Wed, July 06, 2022

perspective

Al-Qaeda a thorn in the side of Syrian ceasefire deal


The deal between the United States and Russia, which has the support of the Syrian government and the begrudging backing of the opposition, allows violence in the country to continue, provided it is targeted against Islamic State, al-Qaeda or other extrem

The US has been bombing Islamic State since September 2014 and has launched air-strikes against the al-Nusra Front, al-Qaeda’s wing in Syria. The Russians started an aerial campaign 12 months later and have largely focused on striking rebel groups, including hardline and more moderate factions.
Allowing the war to continue even after the ceasefire is meant to go into place tonight has raised concerns about the viability of the plan.
However, it is also a sign that the main objective of the US is to lessen hostilities, and there is no expectation that the entire civil war will soon be brought to a close.
“This ceasefire is impossible to achieve,” said Sami Obeid, a commander of the Jaish al-Mujahedeen group, a rebel faction receiving foreign backing and currently operating in northern Aleppo province.
The government will use the option to continue attacking al-Nusra or Islamic State as an excuse to violate the ceasefire, he said.
Russia might do the same, cautions Hassan Hassan, a Syria expert with the Tahrir Institute for Middle East Policy.”They might say that they’ll stop attacking certain areas, but on the front lines, when there are moving targets, they can always claim that they are targeting al-Nusra-led hostilities,” Hassan told the blog forum Syria Deeply.
Moreover, the Moscow-Washington deal is quite specific. It requires all parties involved in the conflict to agree to the ceasefire by today at noon Damascus time (5pm Bangkok time).
It remains unclear if some hardline rebels, including Ahrar al-Sham,one of the largest groups in northern Syria, will sign up.
Iran, a staunch backer of Syrian President Bashar al-Assad and a recruiter of Shi’ite militants to fight alongside his forces, indicated earlier this week that from its perspective Ahrar remains a terrorist group.
Among combatants, the overwhelming majority of rebels are opposed to Islamic State. But the relationship with al-Nusra, and certainly Ahrar, is more complicated.
Al-Nusra fighters have fought alongside other, more moderate groups, for much of the civil war. In some areas, al-Nusra rules alone but in others, it co-exists with rebels who are signing up to the truce and trying to distinguish between them from the air will be hard.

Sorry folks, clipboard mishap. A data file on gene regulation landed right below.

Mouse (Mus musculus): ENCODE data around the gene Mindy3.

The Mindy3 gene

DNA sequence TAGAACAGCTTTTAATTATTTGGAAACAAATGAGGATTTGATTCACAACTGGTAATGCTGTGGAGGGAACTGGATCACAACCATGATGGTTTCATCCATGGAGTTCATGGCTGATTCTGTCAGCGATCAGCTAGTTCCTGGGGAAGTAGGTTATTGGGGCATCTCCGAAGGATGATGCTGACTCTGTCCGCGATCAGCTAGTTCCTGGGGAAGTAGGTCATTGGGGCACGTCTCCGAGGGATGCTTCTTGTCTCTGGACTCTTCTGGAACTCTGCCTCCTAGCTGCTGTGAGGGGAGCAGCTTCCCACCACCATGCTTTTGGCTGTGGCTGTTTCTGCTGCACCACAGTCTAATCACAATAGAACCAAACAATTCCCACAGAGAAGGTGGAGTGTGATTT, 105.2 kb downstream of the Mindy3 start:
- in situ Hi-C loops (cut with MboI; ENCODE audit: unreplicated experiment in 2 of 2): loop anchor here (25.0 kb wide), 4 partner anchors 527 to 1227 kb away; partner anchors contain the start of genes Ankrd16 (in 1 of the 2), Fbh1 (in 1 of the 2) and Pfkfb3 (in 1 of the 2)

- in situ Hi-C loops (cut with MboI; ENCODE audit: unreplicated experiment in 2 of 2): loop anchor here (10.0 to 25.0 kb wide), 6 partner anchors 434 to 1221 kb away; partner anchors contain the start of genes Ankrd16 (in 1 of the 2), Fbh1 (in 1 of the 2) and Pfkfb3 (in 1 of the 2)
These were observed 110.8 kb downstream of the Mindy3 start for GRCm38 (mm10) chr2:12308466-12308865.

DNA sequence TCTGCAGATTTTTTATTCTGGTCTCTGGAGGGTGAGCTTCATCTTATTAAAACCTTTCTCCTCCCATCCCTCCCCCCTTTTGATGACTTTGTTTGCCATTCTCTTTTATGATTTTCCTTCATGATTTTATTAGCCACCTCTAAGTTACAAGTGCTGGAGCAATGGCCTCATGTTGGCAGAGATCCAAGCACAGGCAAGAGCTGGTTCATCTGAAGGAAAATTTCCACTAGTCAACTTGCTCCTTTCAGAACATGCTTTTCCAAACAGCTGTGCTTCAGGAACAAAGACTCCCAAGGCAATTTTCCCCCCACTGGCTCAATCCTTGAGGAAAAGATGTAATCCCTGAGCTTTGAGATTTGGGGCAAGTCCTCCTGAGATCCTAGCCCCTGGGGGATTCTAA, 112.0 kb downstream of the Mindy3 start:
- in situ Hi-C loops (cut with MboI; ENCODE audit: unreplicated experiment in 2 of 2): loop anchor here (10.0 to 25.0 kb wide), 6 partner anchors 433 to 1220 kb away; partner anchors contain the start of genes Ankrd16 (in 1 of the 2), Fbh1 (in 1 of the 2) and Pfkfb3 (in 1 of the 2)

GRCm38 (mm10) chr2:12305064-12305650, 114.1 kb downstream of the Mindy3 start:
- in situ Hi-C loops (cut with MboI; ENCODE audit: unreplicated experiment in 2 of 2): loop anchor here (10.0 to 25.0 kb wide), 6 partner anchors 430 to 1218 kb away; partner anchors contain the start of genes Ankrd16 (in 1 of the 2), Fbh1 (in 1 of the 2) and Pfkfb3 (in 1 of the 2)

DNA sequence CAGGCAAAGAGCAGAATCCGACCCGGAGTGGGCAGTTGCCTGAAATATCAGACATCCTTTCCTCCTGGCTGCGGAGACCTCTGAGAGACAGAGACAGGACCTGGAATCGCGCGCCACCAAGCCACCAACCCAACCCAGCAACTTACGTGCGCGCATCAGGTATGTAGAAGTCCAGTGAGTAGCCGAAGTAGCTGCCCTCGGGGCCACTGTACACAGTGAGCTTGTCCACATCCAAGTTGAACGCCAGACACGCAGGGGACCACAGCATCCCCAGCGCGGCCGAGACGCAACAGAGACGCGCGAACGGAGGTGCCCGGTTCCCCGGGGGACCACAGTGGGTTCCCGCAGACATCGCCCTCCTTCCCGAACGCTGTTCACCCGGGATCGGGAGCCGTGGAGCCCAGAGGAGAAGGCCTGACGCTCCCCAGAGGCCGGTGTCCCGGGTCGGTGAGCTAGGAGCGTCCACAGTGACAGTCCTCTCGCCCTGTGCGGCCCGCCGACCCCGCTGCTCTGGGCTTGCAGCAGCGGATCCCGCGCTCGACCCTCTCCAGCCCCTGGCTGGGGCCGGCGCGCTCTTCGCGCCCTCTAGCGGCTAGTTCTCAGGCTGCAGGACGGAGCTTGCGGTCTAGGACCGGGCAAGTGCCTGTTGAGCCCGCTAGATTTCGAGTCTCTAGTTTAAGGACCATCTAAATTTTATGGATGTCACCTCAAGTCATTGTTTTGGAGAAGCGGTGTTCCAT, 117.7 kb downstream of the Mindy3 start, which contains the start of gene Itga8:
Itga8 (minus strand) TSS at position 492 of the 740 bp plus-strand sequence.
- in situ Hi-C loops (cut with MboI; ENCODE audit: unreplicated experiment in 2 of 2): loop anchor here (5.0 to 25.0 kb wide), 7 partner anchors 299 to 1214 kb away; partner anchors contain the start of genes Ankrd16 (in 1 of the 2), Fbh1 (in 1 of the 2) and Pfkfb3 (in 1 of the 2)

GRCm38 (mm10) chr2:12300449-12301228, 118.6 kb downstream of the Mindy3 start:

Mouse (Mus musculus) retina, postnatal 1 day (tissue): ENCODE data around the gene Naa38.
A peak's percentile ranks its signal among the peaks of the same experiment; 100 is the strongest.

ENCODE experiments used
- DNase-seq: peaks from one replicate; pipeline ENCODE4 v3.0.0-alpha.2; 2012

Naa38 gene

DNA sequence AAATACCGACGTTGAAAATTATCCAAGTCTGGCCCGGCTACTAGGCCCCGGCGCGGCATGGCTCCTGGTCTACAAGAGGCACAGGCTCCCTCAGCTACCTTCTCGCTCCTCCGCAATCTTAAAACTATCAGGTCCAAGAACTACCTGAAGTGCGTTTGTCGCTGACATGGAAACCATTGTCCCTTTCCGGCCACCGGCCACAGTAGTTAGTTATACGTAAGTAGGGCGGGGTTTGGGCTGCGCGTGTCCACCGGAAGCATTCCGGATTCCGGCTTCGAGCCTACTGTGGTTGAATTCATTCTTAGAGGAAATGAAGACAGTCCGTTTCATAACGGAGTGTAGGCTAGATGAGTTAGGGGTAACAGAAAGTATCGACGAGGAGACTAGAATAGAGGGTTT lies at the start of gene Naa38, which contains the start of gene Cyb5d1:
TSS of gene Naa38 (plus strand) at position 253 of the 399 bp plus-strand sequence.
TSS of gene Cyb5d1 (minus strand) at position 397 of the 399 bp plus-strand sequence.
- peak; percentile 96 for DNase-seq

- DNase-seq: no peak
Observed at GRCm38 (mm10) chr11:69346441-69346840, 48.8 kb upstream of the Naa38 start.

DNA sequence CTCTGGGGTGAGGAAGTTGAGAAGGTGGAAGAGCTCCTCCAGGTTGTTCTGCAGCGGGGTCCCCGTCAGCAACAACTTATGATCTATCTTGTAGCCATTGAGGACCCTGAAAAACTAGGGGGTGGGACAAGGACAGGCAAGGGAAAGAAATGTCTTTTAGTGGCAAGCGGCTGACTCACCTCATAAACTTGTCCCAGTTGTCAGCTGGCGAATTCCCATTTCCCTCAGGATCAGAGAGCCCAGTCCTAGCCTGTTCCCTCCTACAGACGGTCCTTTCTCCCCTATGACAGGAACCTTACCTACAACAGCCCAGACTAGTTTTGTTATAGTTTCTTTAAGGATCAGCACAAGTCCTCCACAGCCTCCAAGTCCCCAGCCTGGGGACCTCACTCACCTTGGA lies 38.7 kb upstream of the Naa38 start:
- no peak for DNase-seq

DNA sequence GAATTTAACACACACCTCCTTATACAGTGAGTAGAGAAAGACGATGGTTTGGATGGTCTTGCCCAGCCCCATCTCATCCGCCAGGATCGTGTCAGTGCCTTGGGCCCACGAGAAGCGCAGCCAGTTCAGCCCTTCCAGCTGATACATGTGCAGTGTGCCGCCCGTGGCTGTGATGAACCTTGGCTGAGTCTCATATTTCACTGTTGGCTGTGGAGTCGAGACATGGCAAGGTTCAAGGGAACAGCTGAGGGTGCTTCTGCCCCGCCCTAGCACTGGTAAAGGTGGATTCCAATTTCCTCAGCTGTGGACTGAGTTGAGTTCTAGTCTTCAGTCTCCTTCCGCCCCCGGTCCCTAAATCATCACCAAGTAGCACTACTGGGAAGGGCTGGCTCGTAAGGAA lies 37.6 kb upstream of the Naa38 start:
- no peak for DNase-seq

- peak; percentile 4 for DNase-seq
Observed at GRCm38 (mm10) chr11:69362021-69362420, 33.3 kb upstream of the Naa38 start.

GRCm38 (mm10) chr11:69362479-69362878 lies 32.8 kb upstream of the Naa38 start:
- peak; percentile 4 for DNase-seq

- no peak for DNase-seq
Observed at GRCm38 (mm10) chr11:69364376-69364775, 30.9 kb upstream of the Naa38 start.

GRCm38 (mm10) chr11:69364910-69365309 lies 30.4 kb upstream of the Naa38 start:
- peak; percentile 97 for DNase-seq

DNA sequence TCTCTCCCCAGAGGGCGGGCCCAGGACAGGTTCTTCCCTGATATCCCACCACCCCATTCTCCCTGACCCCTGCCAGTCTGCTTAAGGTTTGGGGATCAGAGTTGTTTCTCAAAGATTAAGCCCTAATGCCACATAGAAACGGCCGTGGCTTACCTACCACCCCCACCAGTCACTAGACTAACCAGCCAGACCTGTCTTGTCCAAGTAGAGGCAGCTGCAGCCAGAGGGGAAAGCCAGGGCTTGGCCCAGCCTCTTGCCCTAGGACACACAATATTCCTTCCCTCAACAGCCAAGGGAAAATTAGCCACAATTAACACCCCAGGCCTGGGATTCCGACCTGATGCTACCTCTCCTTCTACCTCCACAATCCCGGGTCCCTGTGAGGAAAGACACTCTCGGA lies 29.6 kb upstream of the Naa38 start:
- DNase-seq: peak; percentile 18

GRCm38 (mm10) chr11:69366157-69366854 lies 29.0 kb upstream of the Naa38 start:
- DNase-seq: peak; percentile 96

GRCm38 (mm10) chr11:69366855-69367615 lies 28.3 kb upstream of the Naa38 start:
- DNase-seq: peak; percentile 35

The ceasefire deal comes as Russian air-strikes have been pounding the rebels and the areas they control, including civilian infrastucture.
Hospitals have repeatedly been hit in Aleppo and Idlib, near theTurkish border.
The government is on the advance, thanks to the air-strikes and friendly foreign fighters on the ground, including Iraqi Shi’ites and militants from the Lebanese Hezbollah movement. Government troops look set to put rebel-held eastern Aleppo under siege.
The most successful group in the war against Islamic State on the ground is the Kurdish People’s Protection Units (YPG), which continue, aided by US air-strikes, to seize territory from the extremists in eastern Syria.
Turkey, which heavily shelled the YPG for days last week and accused it of attacks on its soil, says it reserves the right to retaliate against the group, even after the ceasefire enters into effect.
The YPG, which must still formally sign up to the ceasefire, says it has never attacked Turkey. Ankara has presented no proof. 
Tensions are high owing to the YPG’s links to Kurdish militants fighting inside Turkey and because the Syrian Kurds are now taking territory from weakened rebels in Aleppo.
Turkey is now watching as the rebels it backs, including hardline Islamic groups, cede ground. It also fears the YPG will next seek totake a key piece of territory from Islamic State on the Turkish border and connect all the Kurdish areas of northern Syria.
The opposition’s dream of toppling al-Assad seems further away than at any time in the last few years, thanks to the intense Russian support.
For the rebels, stopping the fight against al-Assad now, while al-Qaeda continue to keep up the war against the government, is a blow to their legitimacy while highlighting how they are no longer in the driver’s seat. 
It is a bitter pill to swallow.

Published : February 25, 2016

By : Shabtai Gold, Weedah Hamzah